New York made the announcement on Monday night, two days after Alonso began publicly mentioning positive help from a new batting instructor – someone who, apparently, is fictional.
“I found out on Twitter while I was eating my post-game meal,” Alonso said, explaining that he then spoke to Acting General Manager Zack Scott and gave Davis and Slater hugs. And then I cried a bit in my locker. “
The batting first baseman called the deceased “Uncle Chili and Uncle Slate, I mean they’re like family to us.” “
“It really caught us all off guard,” said Alonso. “It’s confusing to me and, look, I respect everyone who made this decision. But to me that just doesn’t make sense at the moment. “
“But I know the guys who come in, the guys who come in have great minds, they’re great people. And I know the people who were in charge at the office know they want to win, everyone wants to win. But I guess From a results perspective, say 2, 2 1/2 years, the results are there and so to me it still doesn’t make sense, ”he said.
Scott was hired by team president Sandy Alderson after new owner Steven Cohen bought the Mets last fall.
Director Luis Rojas said the coaching changes were “an organizational decision… it’s the best way to share it now. “
He said he was not concerned about a manager change.
“These are the types of things that I don’t think about just because in my field it’s just very disrespectful of the group here to worry about it before worrying about the team,” Rojas said. .
The sudden moves, unusual for this start to the season, were heralded after a 6-5 loss to St. Louis.
“It broke my heart. I was sad, ”Lindor said. “It hurt a bit. “
While the Mets started on Tuesday ninth among 30 teams with a .240 batting average, they are last in points at 76 and home runs with 18. Their batting average of .209 with runners in position of. marker is 29th and they are last with one. 143 on average with two outs and runners in goal position.
After Saturday night’s 5-4 victory in Philadelphia, did Alonso make a curious reference to the contributions of a new coach.
“We just made a cool new recruit, Donnie,” Alonso said at the time. “He’s a nice guy – he’s a great hitting / slash approach coach. Donnie has been great helping the team. I think Luis forgets to mention Donnie. Donnie really helped us today too. “
When asked to explain further, Alonso said, “He’s a new employee. He’s our mental-slash approach trainer. I feel like we had a really cool collective approach as a team today, and Donnie helped us out for sure. “
Pushed for Donnie’s name, Alonso said, “I have to ask that, I have to ask Chili – oh, Stevenson, I think that’s it. “
After Alonso at the interview chair, Michael Conforto smiled when asked.
“Donnie is a new guy. He made an appearance today at our batting reunion. It’s all about the approach, ”Conforto said. “He’s a striking approach guy. He’s a guy who turns the boys on and gets them ready to go. “
Alonso brought the mystery man back after Sunday night’s 8-7 win.
“He had guys in the cage and we just focused on the radiators,” Alonso said. “And that’s what we did today. We focused on shooting the fastball in the yard and tearing the water heater was the main focus today. We put a lot of trails on the board and we were really locked in. He got some really great advice and, yeah, I mean it’s awesome. “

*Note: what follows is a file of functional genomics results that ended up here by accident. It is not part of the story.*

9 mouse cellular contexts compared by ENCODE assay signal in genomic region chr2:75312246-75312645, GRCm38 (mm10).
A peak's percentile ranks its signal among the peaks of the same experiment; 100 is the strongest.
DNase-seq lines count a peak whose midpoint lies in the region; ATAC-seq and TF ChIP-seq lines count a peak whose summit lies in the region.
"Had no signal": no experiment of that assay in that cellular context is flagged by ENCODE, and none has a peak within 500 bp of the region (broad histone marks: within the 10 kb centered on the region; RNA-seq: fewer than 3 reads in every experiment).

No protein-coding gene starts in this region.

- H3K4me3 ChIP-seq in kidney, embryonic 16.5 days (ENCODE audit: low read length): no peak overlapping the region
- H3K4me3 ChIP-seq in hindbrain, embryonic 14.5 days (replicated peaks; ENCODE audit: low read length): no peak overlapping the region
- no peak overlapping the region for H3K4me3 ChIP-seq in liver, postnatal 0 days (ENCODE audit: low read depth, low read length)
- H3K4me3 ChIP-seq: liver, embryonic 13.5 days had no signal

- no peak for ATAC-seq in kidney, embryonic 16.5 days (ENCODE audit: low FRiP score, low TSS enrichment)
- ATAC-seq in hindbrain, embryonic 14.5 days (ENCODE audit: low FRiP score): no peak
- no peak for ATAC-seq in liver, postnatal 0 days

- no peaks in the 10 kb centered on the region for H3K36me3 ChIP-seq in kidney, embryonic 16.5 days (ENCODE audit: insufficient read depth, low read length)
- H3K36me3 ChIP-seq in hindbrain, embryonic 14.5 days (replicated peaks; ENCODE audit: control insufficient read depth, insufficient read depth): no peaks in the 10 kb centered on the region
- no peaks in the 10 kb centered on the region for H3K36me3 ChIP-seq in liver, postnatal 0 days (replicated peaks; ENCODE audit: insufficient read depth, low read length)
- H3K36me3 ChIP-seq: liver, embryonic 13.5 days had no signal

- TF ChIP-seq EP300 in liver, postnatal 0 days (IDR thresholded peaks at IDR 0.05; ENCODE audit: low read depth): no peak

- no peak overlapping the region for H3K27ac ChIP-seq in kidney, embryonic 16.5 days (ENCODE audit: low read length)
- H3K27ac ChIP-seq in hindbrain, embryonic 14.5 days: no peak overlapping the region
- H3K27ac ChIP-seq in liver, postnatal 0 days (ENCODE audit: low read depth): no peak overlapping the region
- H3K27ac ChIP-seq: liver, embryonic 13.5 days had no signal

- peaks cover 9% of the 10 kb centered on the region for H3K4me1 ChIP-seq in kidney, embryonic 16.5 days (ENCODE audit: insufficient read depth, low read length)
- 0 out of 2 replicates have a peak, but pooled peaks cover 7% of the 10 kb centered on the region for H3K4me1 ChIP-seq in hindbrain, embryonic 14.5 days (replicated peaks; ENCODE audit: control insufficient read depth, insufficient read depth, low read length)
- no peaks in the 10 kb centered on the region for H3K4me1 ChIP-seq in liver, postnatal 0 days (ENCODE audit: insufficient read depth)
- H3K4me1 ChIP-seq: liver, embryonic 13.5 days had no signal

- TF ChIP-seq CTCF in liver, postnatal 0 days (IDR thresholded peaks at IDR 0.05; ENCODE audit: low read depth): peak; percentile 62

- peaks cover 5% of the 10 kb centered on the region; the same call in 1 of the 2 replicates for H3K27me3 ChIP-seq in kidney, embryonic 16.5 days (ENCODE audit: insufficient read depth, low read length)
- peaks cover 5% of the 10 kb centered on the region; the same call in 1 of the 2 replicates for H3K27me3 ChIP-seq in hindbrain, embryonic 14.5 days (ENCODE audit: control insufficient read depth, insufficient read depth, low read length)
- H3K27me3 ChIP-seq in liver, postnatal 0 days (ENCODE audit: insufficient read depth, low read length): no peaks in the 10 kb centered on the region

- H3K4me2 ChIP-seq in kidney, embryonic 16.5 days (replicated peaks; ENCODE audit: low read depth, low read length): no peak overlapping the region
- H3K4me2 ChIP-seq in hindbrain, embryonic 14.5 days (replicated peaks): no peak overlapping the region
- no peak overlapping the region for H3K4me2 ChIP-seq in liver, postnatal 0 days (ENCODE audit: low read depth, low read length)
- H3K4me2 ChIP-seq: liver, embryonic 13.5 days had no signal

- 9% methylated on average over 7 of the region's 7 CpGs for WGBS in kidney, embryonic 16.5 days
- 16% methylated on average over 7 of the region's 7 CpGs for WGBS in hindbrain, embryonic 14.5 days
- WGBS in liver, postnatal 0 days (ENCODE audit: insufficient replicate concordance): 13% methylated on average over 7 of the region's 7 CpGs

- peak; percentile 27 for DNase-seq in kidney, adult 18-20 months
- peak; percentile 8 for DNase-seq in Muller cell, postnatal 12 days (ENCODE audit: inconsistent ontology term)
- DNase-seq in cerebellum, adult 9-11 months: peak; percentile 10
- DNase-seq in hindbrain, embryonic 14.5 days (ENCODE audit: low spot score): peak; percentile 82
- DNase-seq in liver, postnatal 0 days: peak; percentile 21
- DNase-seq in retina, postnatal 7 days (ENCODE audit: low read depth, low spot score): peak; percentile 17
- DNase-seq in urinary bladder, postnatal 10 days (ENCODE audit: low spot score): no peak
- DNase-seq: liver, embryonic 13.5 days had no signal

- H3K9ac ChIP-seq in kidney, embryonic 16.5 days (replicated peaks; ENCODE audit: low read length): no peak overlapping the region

Asked Tuesday whether his references to another hitting coach didn’t help Davis’ situation, Alonso replied, “I’m not going to talk about it. “
Scott also refused to address the mysterious trainer, Mr Stevenson.
“We should ask the players about Donnie,” he said Monday night.
Davis didn’t blame Alonso and Conforto’s comments for his departure.
“The players were having fun and I know they meant no harm,” Davis said as quoted by The New York Post. “It was a fun time for them, but it probably didn’t help. People were just trying to relax as a group and it worked that night. They went out and put some leads on the board. I’m all for them to enjoy the game. “
Mets staff held a meeting with the players on Tuesday that doesn’t appear to change perceptions.
“It’s an explanation that still doesn’t make sense to me right now,” Alonso said.
Lindor, a four-time All-Star, started Tuesday with an average of .163, 151st out of 155 hitters qualified. He learned the shots from a text while walking towards the team bus.
“Maybe if I would have hit a little harder, maybe he had a job.” I don’t know, ”Lindor said.
Alonso said teams shouldn’t rely too much on analytics, calling himself an “old-school type player.”
“Over time, the game stays the same. I mean, the game is the same since the Civil War, ”he said. “When it’s the hour of the game, when it’s my turn to strike in the box, it’s not Luis, it’s not Chile, it’s not the analytical department that is in the box to hit. It’s Pete Alonso. It’s me. And it’s the same with every one of these guys in the clubhouse. “
“You’ve got 13 hitters and all these guys, as soon as they get in the box you might as well take the computer and smash the screen, because every time you think about all those numbers in the computer, if you’re in there in that box and thinking, oh that’s a 2-0 count, he’s changed 45%, he’s 30% fastball and that’s a certain slider percentage, you are out, you are going out, you are outside a helmet, ”he said.